After being rescued from an orphanage in Saigon when he was just a child, Vance McElhinney, 43, finally met the mother he thought had died many years ago. Thanks to the filming of A Place to Call Home for the BBC Northern Ireland series True North, he has reunited with his long-lost family. Vance received an enormous amount of mail after the show. One piece, in particular, came from a woman who claimed to be his cousin. It included a photo of a child who shared a striking resemblance to him. Three months later he traveled to Vietnam and met with her at a café. She showed him a picture of his birth mother. Vance took a DNA test in 2017, and in February 2018, he got the confirmation he’d been waiting for. He then went back to meet his mother.

“I just said, ‘Hello mum,’ and she cried uncontrollably for a few minutes. There was no doubt in her mind, anyway, that I was her son,” he said. “She knew the DNA results were getting coverage, but I told her for sure when I saw her.” Vance explained, “It has been good getting to know her, but also difficult as my adopted mom passed away a few months ago. I feel torn between families. Even though my adopted family are behind me 100 percent, it’s still hard.”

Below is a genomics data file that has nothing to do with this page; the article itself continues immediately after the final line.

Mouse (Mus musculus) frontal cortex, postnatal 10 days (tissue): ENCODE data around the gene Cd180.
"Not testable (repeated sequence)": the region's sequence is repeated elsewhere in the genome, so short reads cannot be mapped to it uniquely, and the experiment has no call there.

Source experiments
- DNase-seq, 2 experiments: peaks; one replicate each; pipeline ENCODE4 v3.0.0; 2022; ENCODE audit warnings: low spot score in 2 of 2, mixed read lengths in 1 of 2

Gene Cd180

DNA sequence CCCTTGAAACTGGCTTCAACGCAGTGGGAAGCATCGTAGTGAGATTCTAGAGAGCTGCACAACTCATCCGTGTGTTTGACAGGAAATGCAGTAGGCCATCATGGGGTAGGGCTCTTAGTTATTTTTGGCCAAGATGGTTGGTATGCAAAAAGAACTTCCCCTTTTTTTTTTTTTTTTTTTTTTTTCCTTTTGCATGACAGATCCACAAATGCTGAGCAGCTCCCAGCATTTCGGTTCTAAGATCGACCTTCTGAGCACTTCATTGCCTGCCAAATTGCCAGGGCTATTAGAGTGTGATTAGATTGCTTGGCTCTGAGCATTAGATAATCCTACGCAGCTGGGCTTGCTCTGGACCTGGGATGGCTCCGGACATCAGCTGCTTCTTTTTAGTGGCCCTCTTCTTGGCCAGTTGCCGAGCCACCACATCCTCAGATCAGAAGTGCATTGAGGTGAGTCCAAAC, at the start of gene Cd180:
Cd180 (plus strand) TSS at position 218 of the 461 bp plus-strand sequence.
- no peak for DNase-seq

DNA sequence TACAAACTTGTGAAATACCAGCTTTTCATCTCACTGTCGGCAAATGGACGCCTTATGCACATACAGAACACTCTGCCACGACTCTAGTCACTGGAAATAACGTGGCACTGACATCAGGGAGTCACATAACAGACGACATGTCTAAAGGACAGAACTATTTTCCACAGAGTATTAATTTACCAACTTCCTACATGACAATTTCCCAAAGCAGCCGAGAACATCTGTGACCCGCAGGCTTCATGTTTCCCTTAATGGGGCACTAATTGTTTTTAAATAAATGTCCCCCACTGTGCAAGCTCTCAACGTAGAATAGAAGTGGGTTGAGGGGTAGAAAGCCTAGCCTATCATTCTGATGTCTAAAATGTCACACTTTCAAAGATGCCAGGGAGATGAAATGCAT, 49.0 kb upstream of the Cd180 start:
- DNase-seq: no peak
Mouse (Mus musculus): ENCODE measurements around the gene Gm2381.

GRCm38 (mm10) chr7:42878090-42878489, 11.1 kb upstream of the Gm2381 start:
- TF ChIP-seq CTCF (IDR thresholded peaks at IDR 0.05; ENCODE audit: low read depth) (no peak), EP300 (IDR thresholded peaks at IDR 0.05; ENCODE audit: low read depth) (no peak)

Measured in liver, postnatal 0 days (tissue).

In 1975 amidst the Vietnam War, President Gerald Ford ordered the evacuation of all orphans from Saigon. McElhinney was one of 100 children put on rescue flights. Rev. Canon Liz McElhinney and her husband Cyril saw the events unfold on the news and knew they wanted to help. They adopted a him and gave him the name Vance.

After all this time, he now knows how he ended up at the orphanage in the first place. Extended family took him to the orphanage while his mother was in the hospital for three weeks. He figures they planned to come back for him, but everything turned chaotic. When his mom was released from the hospital, she went to find him, but she was too late. The borders had been closed. She didn’t even know if he’d survived.

Now that child is all grown up, and he doing what he can to help children in need. He started the charity The Vance McElhinney Helping Hand Bursary Fund. To make donations, you can contact